Greek austerity talks to continue, progress seen

ATHENS Sat Oct 6, 2012 7:06pm EDT

1 of 3. A Greek presidential guard marches past the Monument of the Unknown Soldier in front of the parliament in Athens October 6, 2012. Greece will continue talks with international lenders next week on new austerity measures for the debt-ridden country to clinch its next loan tranche, the finance minister said on Saturday, with both sides saying progress had been made.

Credit: Reuters/John Kolesidis

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ATHENS (Reuters) - Greece will continue talks with international lenders next week on new austerity measures for the debt-ridden country to clinch its next loan tranche, the finance minister said on Saturday, with both sides saying progress had been made.

Negotiators had been pushing for a deal before a meeting of euro zone finance ministers on Monday, but Greece said it would settle for a statement acknowledging that talks were advancing.

"We will continue next week as well," Finance Minister Yannis Stournaras told reporters following talks in Athens with Greece's troika of creditors - the European Union, European Central Bank and International Monetary Fund.

"We hope there will be a positive presentation from the troika, the IMF, EU and ECB, at the eurogroup," he said. "We're trying to reach a compromise that will be in the interests of the economy and the poor."

Five consecutive years of recession have driven unemployment to record levels, gutted household incomes and led to repeated bouts of protest and unrest on the streets of the Greek capital.

New protests are expected on Tuesday when German Chancellor Angela Merkel will make her first visit to Greece since the euro zone debt crisis erupted in late 2009.

The trip represents a show of support for the government of conservative Prime Minister Antonis Samaras and an apparent signal of the determination of Europe's most powerful leader to keep Greece within the euro.

Earlier on Saturday, a senior Greek government official said the sides needed another two weeks to agree a pact on almost 12 billion euros of new savings to secure the next tranche of some 31.5 billion euros ($41.14 billion) in urgently needed loans.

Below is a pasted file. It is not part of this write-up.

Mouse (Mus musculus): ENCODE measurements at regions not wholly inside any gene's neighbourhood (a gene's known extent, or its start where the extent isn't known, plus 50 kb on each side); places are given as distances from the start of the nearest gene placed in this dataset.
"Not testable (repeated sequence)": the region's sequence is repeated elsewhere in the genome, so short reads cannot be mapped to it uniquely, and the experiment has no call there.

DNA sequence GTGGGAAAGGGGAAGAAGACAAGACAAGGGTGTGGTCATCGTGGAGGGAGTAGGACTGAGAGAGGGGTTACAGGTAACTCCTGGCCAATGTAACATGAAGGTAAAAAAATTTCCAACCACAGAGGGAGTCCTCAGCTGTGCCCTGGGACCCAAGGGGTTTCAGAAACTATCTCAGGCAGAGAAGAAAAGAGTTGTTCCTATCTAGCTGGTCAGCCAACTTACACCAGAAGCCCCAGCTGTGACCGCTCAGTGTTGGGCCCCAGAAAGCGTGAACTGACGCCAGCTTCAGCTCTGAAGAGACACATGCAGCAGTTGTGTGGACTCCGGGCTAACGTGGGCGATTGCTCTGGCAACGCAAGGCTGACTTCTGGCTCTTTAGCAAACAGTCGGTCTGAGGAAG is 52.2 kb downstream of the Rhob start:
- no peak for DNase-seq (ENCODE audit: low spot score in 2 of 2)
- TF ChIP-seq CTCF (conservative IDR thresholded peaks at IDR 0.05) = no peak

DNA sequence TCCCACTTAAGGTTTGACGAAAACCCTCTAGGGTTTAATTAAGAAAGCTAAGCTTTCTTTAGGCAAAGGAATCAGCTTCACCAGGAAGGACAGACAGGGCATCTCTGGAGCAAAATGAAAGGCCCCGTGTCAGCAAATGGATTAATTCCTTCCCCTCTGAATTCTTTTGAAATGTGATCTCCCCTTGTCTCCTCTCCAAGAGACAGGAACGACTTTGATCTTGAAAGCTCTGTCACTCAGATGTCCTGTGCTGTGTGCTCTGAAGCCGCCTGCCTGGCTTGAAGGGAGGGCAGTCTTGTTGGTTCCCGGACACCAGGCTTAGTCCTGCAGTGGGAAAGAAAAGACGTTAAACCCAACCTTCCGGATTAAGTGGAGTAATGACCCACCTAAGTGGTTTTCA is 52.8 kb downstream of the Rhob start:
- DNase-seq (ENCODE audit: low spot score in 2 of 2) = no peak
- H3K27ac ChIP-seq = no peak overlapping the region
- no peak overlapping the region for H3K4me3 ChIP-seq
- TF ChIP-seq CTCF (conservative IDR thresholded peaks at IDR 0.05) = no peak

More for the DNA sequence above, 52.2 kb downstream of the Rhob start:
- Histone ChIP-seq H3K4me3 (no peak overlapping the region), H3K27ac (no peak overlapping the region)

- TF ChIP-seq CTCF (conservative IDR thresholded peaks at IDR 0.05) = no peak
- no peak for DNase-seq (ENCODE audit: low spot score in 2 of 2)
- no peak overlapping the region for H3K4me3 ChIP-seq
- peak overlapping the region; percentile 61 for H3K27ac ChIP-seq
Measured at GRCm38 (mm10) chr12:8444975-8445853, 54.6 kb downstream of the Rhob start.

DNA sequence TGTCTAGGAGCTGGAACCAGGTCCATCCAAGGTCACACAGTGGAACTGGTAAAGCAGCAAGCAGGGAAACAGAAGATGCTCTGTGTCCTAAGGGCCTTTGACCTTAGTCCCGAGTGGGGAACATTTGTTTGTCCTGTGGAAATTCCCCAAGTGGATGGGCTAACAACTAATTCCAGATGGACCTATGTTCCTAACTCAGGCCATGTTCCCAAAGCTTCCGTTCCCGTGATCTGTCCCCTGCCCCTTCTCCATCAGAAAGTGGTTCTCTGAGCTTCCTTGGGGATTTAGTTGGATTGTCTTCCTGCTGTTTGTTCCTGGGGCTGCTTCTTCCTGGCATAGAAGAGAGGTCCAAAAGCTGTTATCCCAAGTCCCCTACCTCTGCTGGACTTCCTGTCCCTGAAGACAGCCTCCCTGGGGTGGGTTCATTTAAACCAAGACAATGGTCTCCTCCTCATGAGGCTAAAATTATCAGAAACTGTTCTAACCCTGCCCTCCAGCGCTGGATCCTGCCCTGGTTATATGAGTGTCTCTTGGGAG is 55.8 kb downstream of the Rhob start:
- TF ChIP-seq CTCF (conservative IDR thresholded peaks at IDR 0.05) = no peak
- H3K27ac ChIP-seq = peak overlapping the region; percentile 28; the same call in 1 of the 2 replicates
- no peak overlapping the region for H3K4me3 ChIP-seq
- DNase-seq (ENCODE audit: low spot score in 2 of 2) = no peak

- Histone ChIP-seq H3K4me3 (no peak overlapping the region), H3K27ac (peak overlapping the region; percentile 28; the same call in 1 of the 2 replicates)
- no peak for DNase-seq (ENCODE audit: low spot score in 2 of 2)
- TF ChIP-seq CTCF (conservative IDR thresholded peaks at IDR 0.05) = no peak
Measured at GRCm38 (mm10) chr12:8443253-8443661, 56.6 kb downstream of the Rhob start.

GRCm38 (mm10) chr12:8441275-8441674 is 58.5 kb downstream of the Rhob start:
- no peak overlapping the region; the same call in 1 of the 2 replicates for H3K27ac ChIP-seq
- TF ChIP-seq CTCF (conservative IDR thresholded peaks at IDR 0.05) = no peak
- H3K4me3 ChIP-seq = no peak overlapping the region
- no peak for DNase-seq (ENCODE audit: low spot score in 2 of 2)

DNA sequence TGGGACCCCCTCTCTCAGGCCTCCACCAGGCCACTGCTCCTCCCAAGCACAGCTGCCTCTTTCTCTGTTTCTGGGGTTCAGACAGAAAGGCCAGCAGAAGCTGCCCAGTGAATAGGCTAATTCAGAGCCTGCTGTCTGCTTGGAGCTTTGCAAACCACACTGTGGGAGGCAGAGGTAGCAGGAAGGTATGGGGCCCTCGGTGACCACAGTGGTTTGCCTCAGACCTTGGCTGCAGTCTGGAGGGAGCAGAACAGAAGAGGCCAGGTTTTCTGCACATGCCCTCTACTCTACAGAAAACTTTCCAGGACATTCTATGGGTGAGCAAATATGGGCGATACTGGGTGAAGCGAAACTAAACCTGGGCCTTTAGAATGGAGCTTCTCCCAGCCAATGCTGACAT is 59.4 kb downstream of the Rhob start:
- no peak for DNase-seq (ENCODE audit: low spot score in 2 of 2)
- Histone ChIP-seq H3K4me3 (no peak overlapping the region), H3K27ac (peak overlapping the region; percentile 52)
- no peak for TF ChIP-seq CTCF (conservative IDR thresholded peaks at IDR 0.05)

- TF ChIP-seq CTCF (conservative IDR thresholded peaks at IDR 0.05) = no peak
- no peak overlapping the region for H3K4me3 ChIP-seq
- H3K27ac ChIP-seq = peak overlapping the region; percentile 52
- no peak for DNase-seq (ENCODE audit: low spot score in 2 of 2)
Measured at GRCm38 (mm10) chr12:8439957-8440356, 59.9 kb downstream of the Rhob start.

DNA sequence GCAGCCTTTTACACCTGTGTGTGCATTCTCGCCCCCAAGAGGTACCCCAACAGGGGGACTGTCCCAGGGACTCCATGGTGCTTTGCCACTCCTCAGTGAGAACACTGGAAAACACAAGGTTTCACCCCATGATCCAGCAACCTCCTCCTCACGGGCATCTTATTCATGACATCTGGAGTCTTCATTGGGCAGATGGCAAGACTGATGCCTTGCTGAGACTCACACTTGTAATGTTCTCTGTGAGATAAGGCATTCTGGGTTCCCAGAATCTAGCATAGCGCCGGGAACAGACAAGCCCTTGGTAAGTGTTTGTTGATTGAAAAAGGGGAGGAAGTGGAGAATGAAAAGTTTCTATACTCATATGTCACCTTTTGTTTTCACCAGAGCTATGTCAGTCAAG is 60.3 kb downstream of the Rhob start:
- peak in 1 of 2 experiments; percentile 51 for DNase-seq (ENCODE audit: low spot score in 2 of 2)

Without it, Greece says it will run out of money at the end of November.

The official said there had been "convergence" in the talks and that a positive statement from euro zone finance ministers on Monday would mark a "signal for talks to continue ... next week and the week after that".

The cuts are necessary to keep the Greek budget within the targets set by the EU and IMF under the terms of the latest multi-billion-euro bailout staving off bankruptcy and a messy exit from the single European currency.

Greek sources say the talks are stuck on some 1.2-1.5 billion euros of savings, with the government - an uneasy alliance of conservatives and socialists - trying to avoid even deeper cuts to public sector wages and pensions.

The IMF sounded an upbeat note.

Fund chief Christine Lagarde told a news conference in Riyadh on Saturday that talks on one element of the Greek program, the fiscal chapter, had been "very good and productive". The talks also cover structural reforms, financing and debt sustainability.

EU Commissioner for Monetary Affairs Olli Rehn said negotiations had "moved on" and that agreement was possible in the coming days.

($1 = 0.7657 euros)

(Writing by Matt Robinson; Editing by Alison Williams)

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Comments (1)
kumba wrote:
Why is everybody turning a blind eye on Greece. It is a fact that they will never respect any more austerity plan, since it is not sustainable. The loan made are just used to pay the loans and adds up to the debts.
It is like someone using his credit cards paying them with another credit cards, because they have no income, no revenues, nothing. The people are starving just to please the creditor including the major one Merkel, who is driving them more down. Lagarde is not much better and do not want to see the game conducted by Germany to control all debts in Europe for their own profits.
Same thing will happen in Spain, Italy and in 2 years in France

Oct 06, 2012 2:26pm EDT  --  Report as abuse
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